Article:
I hadn’t watched Chinese dramas in a long time, but all that changed with the recent release of Meteor Garden (2018), a remake of the 2001 Taiwanese drama I fell in love with as a teen (and naturally had to watch!) and the current sensation, Story Of Yanxi Palace.
The latter racked up 530 million views on China’s streaming platform iQiyi in just one day, setting a record for highest single-day online viewership.
Despite the fanfare, I was initially sceptical. Period dramas set in the Forbidden City have been done to death and I didn’t see how Yanxi Palace could bring anything new to the table.
I was wrong. For starters, its protagonist Ying Luo is unlike anyone I’ve ever seen before on TV.
Commoner Ying Luo enters the Forbidden City and tries her luck as a seamstress. Her embroidery skills quickly puts her ahead of the pack, leaving the rest of her colleagues green with envy.
But she doesn’t care about not being liked by them. She knows she’s good at what she does and makes no apologies for it. And so the sabotaging and backstabbing begins.
In the process of making a gift for the empress, precious threads made from peacock feathers entrusted to Ying Luo mysteriously go missing in an episode.
That’s just the tip of the iceberg. Ying Luo gets accused for every imaginable thing, ranging from having relations with one of the palace guards (and is now with child) to even murdering a concubine!
But she is no doormat. She fights back, but not in that hasty, spur-of-the-moment way. She goes away and quietly concocts a plan, often predicting how her opponent will react and using that reaction to work in her favour.
Yes, Ying Luo isn’t just bold and feisty, she’s incredibly smart and quick-witted.
In one scene, Ying Luo was so upset about all that’s happening around her, she took her anger out on a tree, hitting it repeatedly.
Coincidentally, the emperor passed by, and that particular tree held a special place in his heart. Talk about being at the wrong place at the wrong time, hitting the wrong tree!
To justify her actions, Ying Luo told the emperor the tree’s spirit came to her in a dream the night before and told her it was feeling “itchy” and asked her for help.
We’ve seen strong, intelligent female protagonists in Chinese dramas before, but there’s a tendency for scriptwriters to make them likable.
Ying Luo, on the other hand, in her efforts to defend herself, can come across as sly and cunning at times, blurring the lines between good and evil.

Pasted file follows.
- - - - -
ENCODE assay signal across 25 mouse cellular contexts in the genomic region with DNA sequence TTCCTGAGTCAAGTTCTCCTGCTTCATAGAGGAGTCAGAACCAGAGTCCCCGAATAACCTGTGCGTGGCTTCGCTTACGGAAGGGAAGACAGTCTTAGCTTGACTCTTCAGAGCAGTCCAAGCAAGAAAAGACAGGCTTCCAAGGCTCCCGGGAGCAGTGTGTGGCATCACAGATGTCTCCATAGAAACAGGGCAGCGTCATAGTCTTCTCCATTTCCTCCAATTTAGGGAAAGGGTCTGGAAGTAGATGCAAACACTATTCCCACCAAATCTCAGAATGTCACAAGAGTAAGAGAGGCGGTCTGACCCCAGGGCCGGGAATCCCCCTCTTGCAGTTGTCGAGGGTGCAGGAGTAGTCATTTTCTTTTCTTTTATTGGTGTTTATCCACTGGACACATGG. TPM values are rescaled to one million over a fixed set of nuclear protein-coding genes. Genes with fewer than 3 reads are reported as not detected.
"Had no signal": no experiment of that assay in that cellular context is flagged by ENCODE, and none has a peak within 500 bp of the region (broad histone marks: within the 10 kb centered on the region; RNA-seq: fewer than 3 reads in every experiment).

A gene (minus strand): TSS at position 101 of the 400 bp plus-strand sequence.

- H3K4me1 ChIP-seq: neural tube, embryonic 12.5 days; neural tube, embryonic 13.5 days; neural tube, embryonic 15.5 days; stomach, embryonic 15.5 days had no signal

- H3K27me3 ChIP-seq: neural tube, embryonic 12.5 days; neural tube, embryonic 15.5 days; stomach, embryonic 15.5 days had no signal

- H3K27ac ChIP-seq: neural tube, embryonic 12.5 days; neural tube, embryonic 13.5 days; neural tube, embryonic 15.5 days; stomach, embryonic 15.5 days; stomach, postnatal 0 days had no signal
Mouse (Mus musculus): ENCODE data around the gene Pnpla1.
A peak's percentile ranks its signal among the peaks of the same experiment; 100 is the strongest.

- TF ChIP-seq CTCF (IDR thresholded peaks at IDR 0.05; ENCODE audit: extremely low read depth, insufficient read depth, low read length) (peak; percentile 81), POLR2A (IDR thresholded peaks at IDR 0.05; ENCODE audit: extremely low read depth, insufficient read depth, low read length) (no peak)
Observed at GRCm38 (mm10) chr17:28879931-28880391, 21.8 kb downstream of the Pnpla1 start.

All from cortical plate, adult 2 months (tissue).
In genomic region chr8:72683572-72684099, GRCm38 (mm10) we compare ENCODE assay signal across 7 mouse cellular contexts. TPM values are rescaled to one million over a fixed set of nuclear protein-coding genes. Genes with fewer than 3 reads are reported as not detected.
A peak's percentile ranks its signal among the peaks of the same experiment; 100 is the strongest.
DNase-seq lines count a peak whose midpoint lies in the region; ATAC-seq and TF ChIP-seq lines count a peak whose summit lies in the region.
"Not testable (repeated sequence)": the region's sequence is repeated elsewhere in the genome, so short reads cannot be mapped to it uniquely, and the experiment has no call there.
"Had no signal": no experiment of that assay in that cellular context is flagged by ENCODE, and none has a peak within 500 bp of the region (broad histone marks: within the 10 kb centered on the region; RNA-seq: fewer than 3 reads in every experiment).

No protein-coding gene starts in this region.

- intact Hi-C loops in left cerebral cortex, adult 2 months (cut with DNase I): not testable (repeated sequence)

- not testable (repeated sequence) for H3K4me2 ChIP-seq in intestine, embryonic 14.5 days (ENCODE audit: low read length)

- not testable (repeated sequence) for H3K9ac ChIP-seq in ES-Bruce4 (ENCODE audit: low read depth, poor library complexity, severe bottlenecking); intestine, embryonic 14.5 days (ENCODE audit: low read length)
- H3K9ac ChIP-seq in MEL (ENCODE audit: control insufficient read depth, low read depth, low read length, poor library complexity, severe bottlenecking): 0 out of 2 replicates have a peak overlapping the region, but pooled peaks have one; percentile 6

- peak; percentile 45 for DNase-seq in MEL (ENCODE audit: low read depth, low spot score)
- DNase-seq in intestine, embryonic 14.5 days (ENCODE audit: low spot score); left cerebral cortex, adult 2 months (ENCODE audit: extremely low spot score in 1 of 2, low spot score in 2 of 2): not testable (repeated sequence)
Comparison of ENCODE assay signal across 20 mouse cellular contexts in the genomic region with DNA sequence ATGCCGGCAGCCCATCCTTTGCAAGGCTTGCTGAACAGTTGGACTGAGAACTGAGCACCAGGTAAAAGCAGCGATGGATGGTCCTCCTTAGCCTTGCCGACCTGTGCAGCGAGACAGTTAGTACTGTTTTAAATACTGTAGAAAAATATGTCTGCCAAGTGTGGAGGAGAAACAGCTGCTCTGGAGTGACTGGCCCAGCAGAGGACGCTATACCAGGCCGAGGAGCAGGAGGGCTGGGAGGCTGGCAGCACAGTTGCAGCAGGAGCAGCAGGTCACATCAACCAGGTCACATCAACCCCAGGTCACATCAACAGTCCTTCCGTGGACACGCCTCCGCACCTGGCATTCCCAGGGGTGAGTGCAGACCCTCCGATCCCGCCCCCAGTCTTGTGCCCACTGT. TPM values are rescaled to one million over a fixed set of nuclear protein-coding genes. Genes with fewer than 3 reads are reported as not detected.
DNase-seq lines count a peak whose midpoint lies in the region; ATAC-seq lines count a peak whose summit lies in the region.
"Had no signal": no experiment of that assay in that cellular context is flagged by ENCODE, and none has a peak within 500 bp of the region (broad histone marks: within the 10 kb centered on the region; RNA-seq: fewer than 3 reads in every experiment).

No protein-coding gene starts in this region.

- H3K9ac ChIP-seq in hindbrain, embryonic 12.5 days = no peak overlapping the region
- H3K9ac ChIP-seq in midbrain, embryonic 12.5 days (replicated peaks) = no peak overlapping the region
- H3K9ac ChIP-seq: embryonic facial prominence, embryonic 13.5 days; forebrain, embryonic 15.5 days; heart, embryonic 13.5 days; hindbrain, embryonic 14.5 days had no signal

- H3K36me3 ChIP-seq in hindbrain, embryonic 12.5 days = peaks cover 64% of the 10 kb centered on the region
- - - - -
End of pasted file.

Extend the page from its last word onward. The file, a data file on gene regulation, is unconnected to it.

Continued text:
The series spans a whopping 70 episodes, which sounds tiresome, I know. Yet the writers have a way of making even minor goings-on in the palace really interesting.
I’ve seen only the first 10, and can vouch that, so far, each episode is packed with some jaw-dropping drama or another.
There’s also an overarching mystery that keeps viewers tuned in.
Ying Luo’s sister, also a servant, was said to have taken her own life after committing a shameful offense in the palace. But Ying Luo suspects she was murdered, prompting her to enter the palace and find her sister’s murderer.
Scriptwriters not only cleverly weave a suspenseful plot, the day-to-day dialogues are written with so much thought. The characters’ exchanges are filled with wit, sarcasm and implicit meaning.
Yanxi Palace is also a feast for the eyes. Not only is it breathtakingly shot, the set pieces, costumes and makeup are carefully and beautifully put together.
Solid acting performances by the cast really bring the series to life. Particularly, Tan Zhuo’s portrayal of the evil Noble Consort Gao, who’s always plotting the empress’ downfall. Just one stare from her is enough to make the hairs on the back of my neck stand.
Wu Jinyan, who plays Ying Luo, must also be commended for effectively embodying her character’s feisty and fighting spirit.
Ying Luo is a girl on fire who has blazed a trail for many more characters like her in the future.
All 70 episodes of Story Of Yanxi Palace are available on Astro’s On Demand (VOD).